James Doull of Charlestown, Massachusetts. Cabinetmakers John & Thomas Seymour of Boston, Massachusetts. Tall clock. -SOLD-
An important Hepplewhite tall case clock with an automated rocking ship painted dial signed by James Doull of Charlestown, Massachusetts. The inlaid mahogany case is attributed to the Boston cabinetmakers John & Thomas Seymour and is pictured in John and Thomas Seymour Cabinetmakers in Boston 1794-1816 written by Vernon C. Stoneman. This clock is pictured on page 350.
James Doull was born in Scotland in 1785 and immigrated to the United States in 1806 at the age of 29. In 1807, he is listed in the Boston tax records as working with Clockmaker Aaron Willard as a journeyman. This suggests that he came to this country highly skilled and must have been trained overseas. Because he is listed for only one year in Boston, it is assumed he moved to Charlestown shortly after this date. In 1823 he moves to Pennsylvania and he took up residence in Philadelphia. He is listed there until 1856. Over the years we have owned several tall case clocks, shelf clocks and a timepiece made by this fine Maker.
The colorfully painted iron dial is of local origin and was most likely painted by the Boston artists Spencer Nolen & Samuel Curtis. Similar dials have been found with this artist's signature signed on the back of the dial. It is interesting to note that this dial has a die-stamped Patten & Jones False Plate. One other Doull tall clock known is fitted in the same manner. Curtis & Nolen are known to have manufactured dials and false plates for this Philadelphia firm. Doull must have intercepted a couple before they were shipped. This example is signed by the clockmaker, "James Doull," in script lettering below the center arbor. His working location "Charlestown" is written in block lettering and is positioned below the signature. In the arch of this dial one will find the automated feature of a rocking ship. The painted ship is depicted flying the American flag and moves from side to side with the motion of the pendulum. The painted scene behind the sailing ship includes a large windmill built out on a peninsula to the left and the open sea is to the right. Several other sailing ships are depicted in the background. This nautical scene is painted on a convex piece of metal and adds to the visual depth to the scene. The four spandrel areas are decorated with colorfully painted American or Federal shields. The hours are indicated by large Roman numerals. The five minute markers are indicated in an Arabic style format. A subsidiary seconds dial and a calendar are displayed in the traditional locations.
The weight driven movement is brass construction, eight-day duration and of good quality. This clock is designed to strike each hour on the hour on a bell. The bell is mounted above the movement on a bell stand.
This inlaid mahogany case is attributed to John and or Thomas Seymour of Boston, Massachusetts. It exhibits excellent proportions. The base proudly stands on flared French feet. Please note the subtle shaping or flare. The feet and the central drop apron are visually separated from the base by a complicated line inlay a pattern that features pyramids laid out along the same horizontal plane. This complex pattern is very difficult to construct. The front of the base panel is veneered with a highly figured selection of mahogany. An inlaid framing of mahogany and satinwood stringing defines a cross banded outer border. The waist is long and features a rectangular waist door. This door provides access to the interior of the case where one will find a brass covered pendulum bob and two red painted tin can weights. This door is fitted with an applied molding along the outer edge. The center of the door is veneered with a figured panel of mahogany and the outer edge is crossbanded. The sides of the case are fitted with finely reeded quarter columns. These terminate in brass quarter capitals. They are elevated on satinwood stiles. The bonnet features an open fretwork design that is surmounted with three brass ball and spiked finials. The lower third of the fretwork is original to this clock The lacy pattern has been restored with an appropriate pattern. The arched bonnet door is decoratively line inlaid and the opening is fitted with glass. Fully turned and reeded bonnet columns support the upper bonnet molding.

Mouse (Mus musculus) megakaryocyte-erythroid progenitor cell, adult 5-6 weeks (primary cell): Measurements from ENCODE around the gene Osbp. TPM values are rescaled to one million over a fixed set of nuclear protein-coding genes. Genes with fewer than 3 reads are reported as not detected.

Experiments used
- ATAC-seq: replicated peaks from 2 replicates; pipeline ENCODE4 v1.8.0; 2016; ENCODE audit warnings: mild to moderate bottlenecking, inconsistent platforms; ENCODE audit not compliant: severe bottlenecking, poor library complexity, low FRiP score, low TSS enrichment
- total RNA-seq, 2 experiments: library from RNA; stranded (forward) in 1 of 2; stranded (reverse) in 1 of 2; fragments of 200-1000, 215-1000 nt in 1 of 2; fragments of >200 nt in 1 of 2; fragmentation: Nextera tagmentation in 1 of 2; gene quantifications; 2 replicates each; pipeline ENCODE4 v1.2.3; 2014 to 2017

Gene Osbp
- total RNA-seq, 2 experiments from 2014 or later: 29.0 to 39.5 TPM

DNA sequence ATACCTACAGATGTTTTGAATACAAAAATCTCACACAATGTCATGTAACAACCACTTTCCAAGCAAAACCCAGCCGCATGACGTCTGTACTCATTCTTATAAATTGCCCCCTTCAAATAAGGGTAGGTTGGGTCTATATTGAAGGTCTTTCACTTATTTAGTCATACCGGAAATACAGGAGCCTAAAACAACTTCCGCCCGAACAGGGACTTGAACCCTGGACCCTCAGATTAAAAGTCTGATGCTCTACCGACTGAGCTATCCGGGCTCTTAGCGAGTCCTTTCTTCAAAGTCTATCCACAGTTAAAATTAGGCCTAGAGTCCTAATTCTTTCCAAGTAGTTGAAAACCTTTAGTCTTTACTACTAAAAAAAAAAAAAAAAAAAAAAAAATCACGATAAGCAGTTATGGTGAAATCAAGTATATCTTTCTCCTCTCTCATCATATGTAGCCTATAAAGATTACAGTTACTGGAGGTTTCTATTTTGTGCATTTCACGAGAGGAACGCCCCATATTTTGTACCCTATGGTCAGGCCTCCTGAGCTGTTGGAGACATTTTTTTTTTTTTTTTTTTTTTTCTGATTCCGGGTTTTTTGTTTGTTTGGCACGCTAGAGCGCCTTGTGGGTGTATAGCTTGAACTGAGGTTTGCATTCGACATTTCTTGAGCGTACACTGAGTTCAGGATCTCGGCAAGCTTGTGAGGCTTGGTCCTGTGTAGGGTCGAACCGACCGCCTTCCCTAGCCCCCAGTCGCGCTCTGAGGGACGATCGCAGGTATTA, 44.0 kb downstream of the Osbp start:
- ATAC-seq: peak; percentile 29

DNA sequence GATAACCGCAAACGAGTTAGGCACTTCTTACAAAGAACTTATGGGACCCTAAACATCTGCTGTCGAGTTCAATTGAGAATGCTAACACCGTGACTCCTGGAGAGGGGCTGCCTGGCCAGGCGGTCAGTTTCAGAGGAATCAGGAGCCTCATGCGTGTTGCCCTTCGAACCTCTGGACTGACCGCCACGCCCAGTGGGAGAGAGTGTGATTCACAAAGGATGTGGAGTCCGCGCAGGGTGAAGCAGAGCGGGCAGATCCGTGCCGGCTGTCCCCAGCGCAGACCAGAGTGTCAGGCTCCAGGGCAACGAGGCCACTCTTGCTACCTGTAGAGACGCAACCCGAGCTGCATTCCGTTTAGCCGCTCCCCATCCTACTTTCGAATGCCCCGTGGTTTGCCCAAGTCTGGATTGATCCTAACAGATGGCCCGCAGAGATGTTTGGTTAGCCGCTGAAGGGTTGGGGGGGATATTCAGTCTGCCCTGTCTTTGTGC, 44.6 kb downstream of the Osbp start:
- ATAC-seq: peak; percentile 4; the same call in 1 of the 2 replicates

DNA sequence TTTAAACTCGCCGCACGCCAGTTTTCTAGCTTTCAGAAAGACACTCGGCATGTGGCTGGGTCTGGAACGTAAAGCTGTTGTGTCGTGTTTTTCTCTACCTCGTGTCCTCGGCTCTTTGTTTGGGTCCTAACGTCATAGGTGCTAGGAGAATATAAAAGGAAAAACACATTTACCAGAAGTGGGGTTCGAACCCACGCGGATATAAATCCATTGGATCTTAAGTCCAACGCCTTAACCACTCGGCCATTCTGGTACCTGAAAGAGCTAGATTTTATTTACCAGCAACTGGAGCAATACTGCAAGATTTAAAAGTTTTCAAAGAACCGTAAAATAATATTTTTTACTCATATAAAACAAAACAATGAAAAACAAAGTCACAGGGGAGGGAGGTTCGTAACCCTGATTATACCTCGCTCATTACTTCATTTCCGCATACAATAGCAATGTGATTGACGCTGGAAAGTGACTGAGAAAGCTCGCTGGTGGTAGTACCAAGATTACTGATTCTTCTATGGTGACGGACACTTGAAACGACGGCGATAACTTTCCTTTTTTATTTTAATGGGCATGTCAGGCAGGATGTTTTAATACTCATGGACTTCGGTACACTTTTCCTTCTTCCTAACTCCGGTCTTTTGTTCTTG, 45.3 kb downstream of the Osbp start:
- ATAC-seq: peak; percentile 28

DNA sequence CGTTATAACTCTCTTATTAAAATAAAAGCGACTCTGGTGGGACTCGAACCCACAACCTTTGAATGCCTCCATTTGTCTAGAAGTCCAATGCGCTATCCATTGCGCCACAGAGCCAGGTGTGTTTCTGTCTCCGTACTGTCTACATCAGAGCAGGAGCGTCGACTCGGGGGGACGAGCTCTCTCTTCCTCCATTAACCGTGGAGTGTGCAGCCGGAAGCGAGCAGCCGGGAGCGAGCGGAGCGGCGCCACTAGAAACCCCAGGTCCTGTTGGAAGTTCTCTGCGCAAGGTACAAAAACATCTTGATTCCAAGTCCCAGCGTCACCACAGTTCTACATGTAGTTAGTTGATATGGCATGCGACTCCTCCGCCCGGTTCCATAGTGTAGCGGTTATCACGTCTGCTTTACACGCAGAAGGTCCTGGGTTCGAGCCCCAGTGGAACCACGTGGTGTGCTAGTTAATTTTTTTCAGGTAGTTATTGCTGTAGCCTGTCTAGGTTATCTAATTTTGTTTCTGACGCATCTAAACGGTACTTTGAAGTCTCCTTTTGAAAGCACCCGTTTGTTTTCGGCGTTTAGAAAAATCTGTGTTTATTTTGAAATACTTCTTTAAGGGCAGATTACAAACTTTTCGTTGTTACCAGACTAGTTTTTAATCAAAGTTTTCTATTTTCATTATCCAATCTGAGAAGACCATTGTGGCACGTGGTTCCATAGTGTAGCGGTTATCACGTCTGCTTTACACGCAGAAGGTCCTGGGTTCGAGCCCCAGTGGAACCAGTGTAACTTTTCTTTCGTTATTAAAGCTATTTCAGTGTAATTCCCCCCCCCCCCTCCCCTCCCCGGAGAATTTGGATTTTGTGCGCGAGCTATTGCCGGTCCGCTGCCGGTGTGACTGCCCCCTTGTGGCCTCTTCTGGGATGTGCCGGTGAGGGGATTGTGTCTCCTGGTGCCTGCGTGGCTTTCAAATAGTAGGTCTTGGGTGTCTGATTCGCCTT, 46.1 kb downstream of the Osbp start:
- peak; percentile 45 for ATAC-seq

This wonderful clock was made circa 1810 and stands approximately 8 feet tall.
About James Doull of Charlestown, Massachusetts.
James Doull was born in Scotland in 1785 and immigrated to the United States in 1806 at the age of 29. In 1807, he is listed in the Boston tax records as working with Clockmaker Aaron Willard as a journeyman. This suggests that he came to this country highly skilled and must have been trained overseas. Because he is listed for only one year in Boston, it is assumed he moved to Charlestown shortly after this date. In 1823 he moves to Pennsylvania and he took up residence in Philadelphia. He is listed there until 1856. Over the years we have owned several a number of clock forms that have exhibited cabinet construction that is attributed to his hand. These forms include tall case clocks, shelf clocks and wall timepieces.
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